The Mesquite Online News - Texas A&M University-San Antonio

Teacher shortage takes toll on Texas public, charter schools

Teacher shortage takes toll on Texas public, charter schools - The Mesquite Online News - Texas A&M University-San Antonio

Texas Gov. Greg Abbott holds a press conference on May 5, 2018 to unveil his school safety plan following a school shooting at Santa Fe High School. Photo courtesy of Shutterstock

The U.S. has seen a nationwide K-12 teacher shortage caused by decreased morale and challenges with virtual instruction during the pandemic. Texas has not been an exception.

The Charles Butt Foundation surveyed 919 Texas public school teachers for a Texas Teacher Poll. The poll found 68% of those teachers seriously considered leaving their position in 2021. 

Vanessa Trevino, clinical teacher field supervisor at Texas A&M-University San Antonio, acknowledged virtual learning during the pandemic has caused students to fall behind, making it harder for teachers to do their job. 

“I think it’s hard to be a teacher right now,” Trevino said. “The students themselves, through no fault of their own, are a year to a year-and-a-half behind because of COVID.”

The survey found teachers face an abundance of challenges related to the pandemic. Teachers predominantly experienced challenges with virtual instruction, work-related stress and increased workload. 

Students were not learning at the same pace remotely as they did in-person, Trevino said. She said some school districts told its teachers it was sufficient if students logged into their virtual meetings. 

“I think kids in public schools and charter schools are all facing the same kind of challenges,” Trevino said. 

Michelle Hickman, associate superintendent at Jubilee academies, said her charter school has also seen a teacher shortage and students falling behind academically.

“Our students right now are being taught by non-certified teachers or non-certified personnel in order to cover the shortages,” Hickman said. “It’s a terrible effect on the kids.”

Hickman said she knows teachers who opted to leave their jobs to be stay-at-home moms while COVID-19 persists, with the intent to return when the pandemic ends. Although, she said some people are also leaving the education field entirely. 

Hickman, who received a superintendent certification at A&M-San Antonio, said her charter school does not have contracts with its teachers, which facilitates teacher departures. 

“We have teachers who started the school year with us but had submitted (an) application during the summer (to other schools), and they ended up getting phone calls and ended up getting picked up by those other schools,” Hickman said.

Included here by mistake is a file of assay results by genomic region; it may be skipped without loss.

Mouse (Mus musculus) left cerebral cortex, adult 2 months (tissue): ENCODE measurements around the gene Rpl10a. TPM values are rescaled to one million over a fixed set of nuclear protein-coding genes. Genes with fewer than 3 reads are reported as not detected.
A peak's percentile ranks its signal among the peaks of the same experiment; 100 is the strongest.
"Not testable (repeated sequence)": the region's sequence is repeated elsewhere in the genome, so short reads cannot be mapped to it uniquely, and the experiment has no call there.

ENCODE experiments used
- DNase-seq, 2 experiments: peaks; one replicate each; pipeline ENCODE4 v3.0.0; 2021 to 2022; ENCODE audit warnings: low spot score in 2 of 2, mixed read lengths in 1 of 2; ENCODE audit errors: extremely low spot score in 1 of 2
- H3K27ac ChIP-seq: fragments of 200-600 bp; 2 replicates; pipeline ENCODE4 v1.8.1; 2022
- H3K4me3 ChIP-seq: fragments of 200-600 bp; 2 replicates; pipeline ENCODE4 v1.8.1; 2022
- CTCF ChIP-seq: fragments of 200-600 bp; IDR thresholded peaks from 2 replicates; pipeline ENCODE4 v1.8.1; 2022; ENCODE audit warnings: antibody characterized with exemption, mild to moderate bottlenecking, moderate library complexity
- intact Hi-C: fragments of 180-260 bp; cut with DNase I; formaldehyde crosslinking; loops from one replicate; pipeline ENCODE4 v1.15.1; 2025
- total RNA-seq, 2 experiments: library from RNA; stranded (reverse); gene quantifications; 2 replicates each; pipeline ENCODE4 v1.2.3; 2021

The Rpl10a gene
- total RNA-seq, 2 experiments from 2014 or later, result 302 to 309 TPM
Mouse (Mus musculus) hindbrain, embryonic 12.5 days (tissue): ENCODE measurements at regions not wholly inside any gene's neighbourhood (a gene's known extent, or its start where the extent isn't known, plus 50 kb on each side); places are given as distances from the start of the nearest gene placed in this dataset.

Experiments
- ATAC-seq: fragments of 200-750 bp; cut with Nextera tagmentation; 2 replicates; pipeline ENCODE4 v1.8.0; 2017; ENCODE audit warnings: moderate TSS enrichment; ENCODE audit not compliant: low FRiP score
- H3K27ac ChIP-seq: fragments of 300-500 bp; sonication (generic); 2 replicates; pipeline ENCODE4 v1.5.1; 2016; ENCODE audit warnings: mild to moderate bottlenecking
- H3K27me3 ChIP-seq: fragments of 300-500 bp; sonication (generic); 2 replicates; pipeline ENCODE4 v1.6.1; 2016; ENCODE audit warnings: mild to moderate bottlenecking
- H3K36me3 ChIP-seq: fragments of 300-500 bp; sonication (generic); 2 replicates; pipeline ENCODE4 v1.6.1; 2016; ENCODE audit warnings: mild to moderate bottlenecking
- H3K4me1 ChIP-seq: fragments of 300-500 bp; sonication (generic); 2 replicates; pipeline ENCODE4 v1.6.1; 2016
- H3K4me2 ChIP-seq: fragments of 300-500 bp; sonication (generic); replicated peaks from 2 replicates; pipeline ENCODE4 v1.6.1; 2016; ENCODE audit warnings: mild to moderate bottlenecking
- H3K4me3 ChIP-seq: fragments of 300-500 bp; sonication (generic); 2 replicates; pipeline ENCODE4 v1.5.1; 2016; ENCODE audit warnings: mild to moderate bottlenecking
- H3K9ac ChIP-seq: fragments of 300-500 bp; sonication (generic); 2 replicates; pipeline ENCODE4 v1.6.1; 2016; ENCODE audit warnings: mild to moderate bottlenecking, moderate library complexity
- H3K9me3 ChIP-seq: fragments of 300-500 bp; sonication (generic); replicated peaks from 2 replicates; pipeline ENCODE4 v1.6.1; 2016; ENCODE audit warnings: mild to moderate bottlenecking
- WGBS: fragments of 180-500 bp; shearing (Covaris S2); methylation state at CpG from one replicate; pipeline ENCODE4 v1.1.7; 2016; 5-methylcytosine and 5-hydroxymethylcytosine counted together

Gov. Greg Abbott sent a letter to the Texas Education Agency (TEA) on March 7 calling for the creation of a task force to evaluate the causes of the teacher shortage. 

TEA launched the Teacher Vacancy Task Force, made up of public education leaders from around the state.

“This task force should investigate the challenges teacher vacancies are causing for school districts, explore best practices for addressing this shortage and research the possibility for flexibility of certification, placement and hiring,” Abbott wrote. 

However, the Texas Teacher Poll reported 53% of teachers said they felt less valued by state elected officials.

Trevino said another reason teachers are leaving their jobs is because the pay is low for someone with a college degree.

“There is not anything done at the state level with regards to increasing teacher pay,” Hickman said.

Considering the workload, stress and pay, Trevino said being a teacher is not worth it for some.

“Some people are saying (being a teacher) is just not worth it,” Trevino said. “They get in there, stay for a year or two, and then they leave.”

A&M-San Antonio hosted an educators job fair April 1 with participants from different cities across the U.S. looking for teachers, Trevino said.

Trevino said clinical students have a lot of opportunities because of the teacher shortage. She said she believes all of her clinical students will be able to find a job.

“If they work in a school that has a good culture, then that takes care of a lot of the stress, (especially) if they have support that first year,” Trevino said.

About the Author

Daisy Gonzalez-Quezada
Editor-in-Chief
Daisy Gonzalez-Quezada is a communication senior at Texas A&M University-San Antonio. She transferred from Allen County Community College in Kansas in 2019. In her spare time, she likes to listen to music and watch either sitcoms or K-dramas. She wants to explore the world as a journalist after graduating.

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